SÃO PAULO – After six months of activity, a Brazilian Senate inquiry committee presented on Tuesday its final report on President Jair Bolsonaro’s mishandling of the COVID-19 pandemic. The document contains nine charges against Bolsonaro, including “charlatanism” and crimes against humanity.

While members of the opposition claimed the report could have been harsher against the president, most of his critics – including several Catholic leaders – think the document is an important step to hold him accountable of his actions during the pandemic.

More than 600,000 people have died of COVID-19 in the South American country. Experts estimate that at least 120,000 lives could have been spared if the government had adopted protocols suggested by medical experts, such as imposing social distancing measures and the regular use of face masks.

Bolsonaro has continually declined to declare a lockdown and criticized Brazilian state governors and city mayors who established restrictions in their own jurisdictions. On several occasions, he personally met with his supporters and promoted large rallies, usually without wearing a face mask.

Bolsonaro has frequently expressed doubts about the effectiveness and safety of COVID-19 vaccines and failed to buy doses which were offered to Brazil in 2020, causing a delay in the country’s eventual vaccination rollout. At the same time, he promoted a so-called “early treatment” with unproen medicines like ivermectin and chloroquine.

The committee issued its report after hearings with dozens of witnesses and suspects. Seventy-eight people – including Bolsonaro and three of his sons – and two companies were charged by the committee.

The document was taken to several authorities, including the Prosecutor-General Augusto Aras, who will decide whether the committee’s findings will lead to legal action. Aras is seen by many as an ally of Bolsonaro, who appointed him to his office. Thus, many members of the opposition doubt that the committee’s work will result in concrete penalties for Bolsonaro.

In the Chamber of Deputies, Brazil’s lower house, the report is unlikely to lead to Bolsonaro’s impeachment. The president is backed by a hegemonic group in the lower house, and its leader, Arthur Lira – who has the power to decide to open an impeachment – has been criticizing the committee’s work.

Nevertheless, the committee’s charges against Bolsonaro may ultimately motivate legal actions conducted by the Supreme Court and even by the International Criminal Court. Analysts have been saying that the political atmosphere will be a decisive factor in this context.

Catholic activists like Daniel Seidel, the Bishops’ Conference’s Justice and Peace Commission’s Secretary General, plan to publicize the reports’ charges against Bolsonaro in order to strengthen protests against him, with the next street demonstrations scheduled for November 20.

“We are aware of all obstacles that exist in the Brazilian Congress and other branches of the Republic. That is why we will spread the report among Catholics and the society as a whole,” he told Crux.

Seidel said the Bishops’ Conference has supported the Senate inquiry committee since the beginning, something that resonated among lay Catholics who have been organizing in defense of life and against the mismanagement of the pandemic.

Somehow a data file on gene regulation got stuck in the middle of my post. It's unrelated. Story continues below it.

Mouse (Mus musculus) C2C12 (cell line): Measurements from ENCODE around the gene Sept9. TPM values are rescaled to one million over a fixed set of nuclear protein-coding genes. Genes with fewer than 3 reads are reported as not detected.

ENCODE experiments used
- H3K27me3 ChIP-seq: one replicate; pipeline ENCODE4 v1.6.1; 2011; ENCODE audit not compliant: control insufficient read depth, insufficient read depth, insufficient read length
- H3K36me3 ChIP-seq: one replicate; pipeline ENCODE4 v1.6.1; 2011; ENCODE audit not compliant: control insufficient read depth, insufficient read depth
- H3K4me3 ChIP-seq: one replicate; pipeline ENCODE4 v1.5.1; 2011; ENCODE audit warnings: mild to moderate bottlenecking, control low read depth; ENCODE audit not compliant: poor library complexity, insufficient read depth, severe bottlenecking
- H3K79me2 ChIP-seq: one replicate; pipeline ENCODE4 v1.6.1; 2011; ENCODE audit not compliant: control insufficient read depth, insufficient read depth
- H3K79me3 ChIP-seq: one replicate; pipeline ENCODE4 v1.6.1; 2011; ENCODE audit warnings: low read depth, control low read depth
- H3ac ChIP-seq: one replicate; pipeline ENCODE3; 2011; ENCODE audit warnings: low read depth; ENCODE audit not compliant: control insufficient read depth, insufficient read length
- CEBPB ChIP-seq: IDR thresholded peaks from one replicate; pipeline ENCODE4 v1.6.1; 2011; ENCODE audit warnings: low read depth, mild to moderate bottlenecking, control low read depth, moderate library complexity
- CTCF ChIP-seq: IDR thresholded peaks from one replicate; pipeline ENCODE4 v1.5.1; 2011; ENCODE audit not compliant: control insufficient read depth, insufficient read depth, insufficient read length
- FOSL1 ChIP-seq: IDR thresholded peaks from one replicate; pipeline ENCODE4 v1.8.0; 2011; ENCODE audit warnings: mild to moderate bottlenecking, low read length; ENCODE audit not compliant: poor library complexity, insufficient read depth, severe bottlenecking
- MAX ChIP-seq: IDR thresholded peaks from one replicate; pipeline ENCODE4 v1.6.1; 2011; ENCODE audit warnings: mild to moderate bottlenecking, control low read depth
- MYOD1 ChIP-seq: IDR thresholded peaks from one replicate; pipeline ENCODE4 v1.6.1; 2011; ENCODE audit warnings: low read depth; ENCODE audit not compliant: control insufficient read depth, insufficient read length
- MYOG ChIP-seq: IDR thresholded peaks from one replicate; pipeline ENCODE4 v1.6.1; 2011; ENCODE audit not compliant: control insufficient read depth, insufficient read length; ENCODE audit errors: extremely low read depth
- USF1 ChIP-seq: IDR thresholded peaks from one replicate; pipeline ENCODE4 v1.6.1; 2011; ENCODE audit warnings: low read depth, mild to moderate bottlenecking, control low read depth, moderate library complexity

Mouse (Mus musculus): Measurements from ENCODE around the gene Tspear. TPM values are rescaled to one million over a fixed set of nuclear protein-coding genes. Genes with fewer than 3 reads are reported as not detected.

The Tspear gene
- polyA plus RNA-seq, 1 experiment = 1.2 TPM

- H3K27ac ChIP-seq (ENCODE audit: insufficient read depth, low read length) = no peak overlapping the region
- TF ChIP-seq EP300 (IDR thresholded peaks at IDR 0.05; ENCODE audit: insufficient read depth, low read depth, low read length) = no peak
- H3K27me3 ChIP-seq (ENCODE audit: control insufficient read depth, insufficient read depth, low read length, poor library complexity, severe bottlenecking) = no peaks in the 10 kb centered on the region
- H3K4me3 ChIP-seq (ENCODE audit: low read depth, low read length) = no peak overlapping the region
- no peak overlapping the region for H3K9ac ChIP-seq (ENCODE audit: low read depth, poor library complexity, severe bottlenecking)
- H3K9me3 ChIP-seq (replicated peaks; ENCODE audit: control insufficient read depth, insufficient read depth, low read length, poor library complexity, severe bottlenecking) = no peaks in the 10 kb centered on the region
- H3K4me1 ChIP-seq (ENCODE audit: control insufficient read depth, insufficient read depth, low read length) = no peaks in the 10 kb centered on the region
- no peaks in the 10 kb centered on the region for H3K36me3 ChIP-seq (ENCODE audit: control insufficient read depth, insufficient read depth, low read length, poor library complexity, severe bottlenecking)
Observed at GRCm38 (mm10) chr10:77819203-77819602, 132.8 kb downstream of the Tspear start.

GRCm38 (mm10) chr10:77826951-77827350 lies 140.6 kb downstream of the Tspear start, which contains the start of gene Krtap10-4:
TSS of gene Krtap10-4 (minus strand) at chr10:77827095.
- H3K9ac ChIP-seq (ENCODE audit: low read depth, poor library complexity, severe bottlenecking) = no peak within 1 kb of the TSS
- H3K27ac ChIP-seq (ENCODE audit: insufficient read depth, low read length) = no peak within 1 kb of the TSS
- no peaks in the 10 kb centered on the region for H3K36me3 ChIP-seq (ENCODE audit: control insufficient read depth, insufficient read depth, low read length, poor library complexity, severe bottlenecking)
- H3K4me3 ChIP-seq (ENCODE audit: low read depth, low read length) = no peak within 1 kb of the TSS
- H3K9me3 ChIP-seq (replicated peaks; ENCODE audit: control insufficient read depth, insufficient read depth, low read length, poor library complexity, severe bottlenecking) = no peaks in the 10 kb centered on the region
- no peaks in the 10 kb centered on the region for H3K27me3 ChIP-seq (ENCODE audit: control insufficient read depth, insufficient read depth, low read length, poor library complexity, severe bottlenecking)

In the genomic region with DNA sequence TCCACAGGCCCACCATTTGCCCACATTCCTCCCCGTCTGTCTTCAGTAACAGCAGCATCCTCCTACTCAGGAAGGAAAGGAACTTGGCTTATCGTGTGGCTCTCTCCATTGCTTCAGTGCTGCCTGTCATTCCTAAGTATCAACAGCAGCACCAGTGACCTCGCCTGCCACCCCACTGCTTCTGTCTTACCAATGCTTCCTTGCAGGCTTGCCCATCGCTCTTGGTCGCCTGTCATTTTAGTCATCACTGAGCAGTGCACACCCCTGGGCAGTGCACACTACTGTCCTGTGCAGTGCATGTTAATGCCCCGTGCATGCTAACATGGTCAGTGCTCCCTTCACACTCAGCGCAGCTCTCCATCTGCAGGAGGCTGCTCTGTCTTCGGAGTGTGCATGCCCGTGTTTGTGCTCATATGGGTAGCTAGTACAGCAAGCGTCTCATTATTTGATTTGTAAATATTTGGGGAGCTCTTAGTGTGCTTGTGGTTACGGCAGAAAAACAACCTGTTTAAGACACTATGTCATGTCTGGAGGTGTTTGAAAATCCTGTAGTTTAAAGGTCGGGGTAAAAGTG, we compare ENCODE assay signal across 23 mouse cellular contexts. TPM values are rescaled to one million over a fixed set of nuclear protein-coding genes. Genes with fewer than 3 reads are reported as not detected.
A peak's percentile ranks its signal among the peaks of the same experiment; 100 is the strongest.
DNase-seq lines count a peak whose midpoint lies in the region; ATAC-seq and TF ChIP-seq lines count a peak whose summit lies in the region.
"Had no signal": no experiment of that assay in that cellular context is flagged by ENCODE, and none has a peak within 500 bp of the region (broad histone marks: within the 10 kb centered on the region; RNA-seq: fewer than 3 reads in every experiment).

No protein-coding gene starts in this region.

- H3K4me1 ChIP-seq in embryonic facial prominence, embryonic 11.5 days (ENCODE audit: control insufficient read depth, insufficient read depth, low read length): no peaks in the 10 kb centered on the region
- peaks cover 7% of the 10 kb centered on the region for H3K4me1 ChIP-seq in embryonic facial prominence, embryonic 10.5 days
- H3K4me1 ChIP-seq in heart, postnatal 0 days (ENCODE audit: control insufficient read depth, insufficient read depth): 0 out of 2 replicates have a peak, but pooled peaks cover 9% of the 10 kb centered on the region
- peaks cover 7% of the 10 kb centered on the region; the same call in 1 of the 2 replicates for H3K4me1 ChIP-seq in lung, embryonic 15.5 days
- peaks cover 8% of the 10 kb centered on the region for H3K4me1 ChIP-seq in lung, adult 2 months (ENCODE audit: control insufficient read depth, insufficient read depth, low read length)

“The Bishops’ Conference wanted to ensure that the Senate was fulfilling its role during the investigation and repudiated the continuous attempts of demoralizing the committee,” he said.

Seidel thinks that the International Criminal Court may take legal action against Bolsonaro with the evidence gathered by the committee. At the same time, he believes in the strength of the popular political pressure against him.

“Our idea is to create an atmosphere in which the permanence of the current administration becomes impossible. We believe that such a slaughter will only end when the president is ousted,” he said.

Catholics also played an important role at the committee’s final hearings. After several sessions in which government officials, politicians, and businessmen were questioned, the Senate invited COVID-19 patients and relatives of those that died in the pandemic to speak.

The idea of inviting the pandemic victims and their families was suggested to the committee by the Life and Justice Association, which advocates the rights of people impacted by the disease.

“Society has been much divided on the pandemic’s political dimension. The voice of the COVID-19 victims and their relatives had to be heard. They carried an ethical strength that was able to raise awareness among the people,” said Renato Simões, a Catholic activist and executive director of the association.

A member of the left-wing Workers’ Party, Simões said that the Life and Justice Association is in contact with several ecclesial movements in order to organize demonstrations in honor of the COVID-19 victims on November 2, All Souls’ Day.

“We still have a long way to go in order to secure the rights of people impacted by the pandemic, including social protection to the orphans and the creation of a social service network to aid the victims,” he added.

Archbishop Zanoni Demettino Castro of Feira de Santana considers that the Senate inquiry committee has been able to “influence the public opinion, despite its limitations.”

“There is a dispute of narratives concerning the pandemic going on. But the poor have been hugely impacted, especially the Black people. The final report’s denouncements have helped many to understand what is really going on,” he told Crux.

Castro added that there is a growing dissatisfaction with Bolsonaro, despite his allies’ attempts to discredit the charges.

“Unemployment, extreme poverty and hunger are increasing. The number of people standing for Bolsonaro is progressively declining,” he said.